What Happens WHILE Your TV Show Is Airing

Last time I covered what happens prior to a TV show being broadcast. This article is about all the things that happen during the airing of the show. By that I mean during the run of the show – while the episodes are rolling out week to week. Here are some of the things that normally unfold and some of the things that are happening during the run of American Crime this season:

Continuing to write episodes: 
Many shows premiere and are still in production. That was the case on Covert Affairs when I was on the show. For shows like that, the writers’ room continues and the staff works to outline and create the next several installments in the series until the season finale is completed. This depends on scheduling and the number of episodes that have been ordered. For American Crime, we completed production on our 8-episode season in December, so the work on the series was finished by the time it started airing a few weeks ago.

Reading articles and reviews:
Many of the people involved in American Crime have been reading the press about the show. It can be gratifying to read positive reviews. Of course, it can be challenging if something you love is derided by critics, but that’s part of the game. In the world of acting, especially if I was in a play, I wasn’t interested in reading reviews until the performances were over. I didn’t want those opinions to affect my work night after night. But in the world of TV – where the work is finished and in the can, I want to know what the prevailing critical opinion is. This year, American Crime got some stellar reviews (like this one). Those are a joy to read.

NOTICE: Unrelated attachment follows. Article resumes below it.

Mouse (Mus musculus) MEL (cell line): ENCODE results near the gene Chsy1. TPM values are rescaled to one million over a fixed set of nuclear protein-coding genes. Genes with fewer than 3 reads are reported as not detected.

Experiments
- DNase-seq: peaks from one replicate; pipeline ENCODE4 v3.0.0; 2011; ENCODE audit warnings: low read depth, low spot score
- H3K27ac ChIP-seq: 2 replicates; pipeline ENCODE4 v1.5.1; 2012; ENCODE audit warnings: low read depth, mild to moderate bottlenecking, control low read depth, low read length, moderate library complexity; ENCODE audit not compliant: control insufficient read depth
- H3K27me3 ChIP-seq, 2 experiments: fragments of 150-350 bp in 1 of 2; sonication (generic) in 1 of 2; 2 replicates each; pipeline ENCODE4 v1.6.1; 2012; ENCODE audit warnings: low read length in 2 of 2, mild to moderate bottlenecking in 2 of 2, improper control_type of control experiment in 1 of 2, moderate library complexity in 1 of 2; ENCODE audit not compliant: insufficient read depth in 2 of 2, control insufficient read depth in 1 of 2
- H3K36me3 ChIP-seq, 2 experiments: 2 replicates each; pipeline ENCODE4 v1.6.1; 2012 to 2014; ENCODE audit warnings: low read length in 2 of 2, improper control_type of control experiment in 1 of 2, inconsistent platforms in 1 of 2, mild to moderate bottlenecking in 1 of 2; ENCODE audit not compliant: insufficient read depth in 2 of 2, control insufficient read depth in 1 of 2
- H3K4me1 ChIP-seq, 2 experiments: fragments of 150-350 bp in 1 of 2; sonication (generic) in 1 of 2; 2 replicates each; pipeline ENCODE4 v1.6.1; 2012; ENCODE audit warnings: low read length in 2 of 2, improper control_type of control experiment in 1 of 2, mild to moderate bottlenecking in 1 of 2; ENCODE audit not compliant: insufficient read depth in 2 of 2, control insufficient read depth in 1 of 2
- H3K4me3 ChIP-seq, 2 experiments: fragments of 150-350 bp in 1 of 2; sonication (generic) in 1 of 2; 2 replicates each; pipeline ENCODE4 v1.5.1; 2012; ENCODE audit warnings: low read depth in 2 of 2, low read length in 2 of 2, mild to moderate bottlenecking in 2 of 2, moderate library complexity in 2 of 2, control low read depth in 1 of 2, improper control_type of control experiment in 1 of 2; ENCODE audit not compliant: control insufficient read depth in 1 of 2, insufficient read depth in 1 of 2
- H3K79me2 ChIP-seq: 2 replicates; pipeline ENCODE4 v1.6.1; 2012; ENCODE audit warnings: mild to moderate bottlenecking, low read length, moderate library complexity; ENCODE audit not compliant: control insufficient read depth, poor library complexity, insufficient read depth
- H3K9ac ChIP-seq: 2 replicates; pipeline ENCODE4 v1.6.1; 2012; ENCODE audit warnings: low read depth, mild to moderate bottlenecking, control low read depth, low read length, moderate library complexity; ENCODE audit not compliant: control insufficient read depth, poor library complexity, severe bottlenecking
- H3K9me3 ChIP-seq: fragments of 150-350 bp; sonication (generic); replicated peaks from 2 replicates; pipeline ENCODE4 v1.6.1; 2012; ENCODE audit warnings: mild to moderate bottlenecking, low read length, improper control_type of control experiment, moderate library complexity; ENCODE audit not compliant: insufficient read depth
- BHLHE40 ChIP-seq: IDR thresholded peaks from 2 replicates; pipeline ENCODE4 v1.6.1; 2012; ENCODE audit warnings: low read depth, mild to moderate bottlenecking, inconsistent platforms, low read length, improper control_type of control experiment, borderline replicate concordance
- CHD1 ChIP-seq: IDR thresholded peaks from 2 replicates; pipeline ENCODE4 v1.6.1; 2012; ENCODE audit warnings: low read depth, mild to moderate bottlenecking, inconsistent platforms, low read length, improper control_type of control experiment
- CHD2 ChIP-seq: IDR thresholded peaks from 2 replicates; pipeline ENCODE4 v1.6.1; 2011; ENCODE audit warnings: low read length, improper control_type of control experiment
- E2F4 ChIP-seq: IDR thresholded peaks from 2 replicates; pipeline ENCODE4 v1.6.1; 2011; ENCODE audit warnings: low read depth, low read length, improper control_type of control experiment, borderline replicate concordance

Reading Facebook and Twitter:
There’s a unique opportunity to find out what an audience thinks as the show unfolds, too. This can be really fun or a drag, depending on the thoughts of the tweeter or Facebooker. And, frankly, the opinions of viewers can be all over the place. At the same time, there’s no other art form I can think of that allows such direct and ongoing commentary. Reading this stuff can be an interesting view into the mind of the audience. And it helps to have a thick skin.

Live Tweeting during the broadcast:
Each week, as the show airs, several of us on the production team are live tweeting. Actors, writers and producers post to Twitter during the show each week.  And we comment on the tweets of others who are chiming in as the episodes unfold. It’s particularly fun to live tweet during the East Coast airing of the show (which is 3 hours earlier than the West Coast broadcast) because I’m not actually watching the show – so I don’t really know what’s happening when. (Of course, having read each script, I know what the story is.) In that case I’m usually riffing off something people are already talking about. Twitter audiences seem to enjoy tid-bits about the production, comments about the writers room or the theme of a given storyline. It’s like a creator commentary in 140 characters or less. Follow my Twitter feed @harpercreates and you can participate live on Sunday at 10pm / 9pm Central.

Checking the ratings: 
The Nielsen ratings are still the standard for measuring how many viewers and watching and what age those viewers are. It’s fairly standard for TV industry types to be watching the (ratings) numbers each week. You can follow along too, by checking tvbythenumbers.com, which lists weekly and daily TV ratings numbers. The idea here is that the larger the number, the more likely a show will be renewed, and since there’s no guarantee that a show will stay on the air, it’s something that people pay attention to.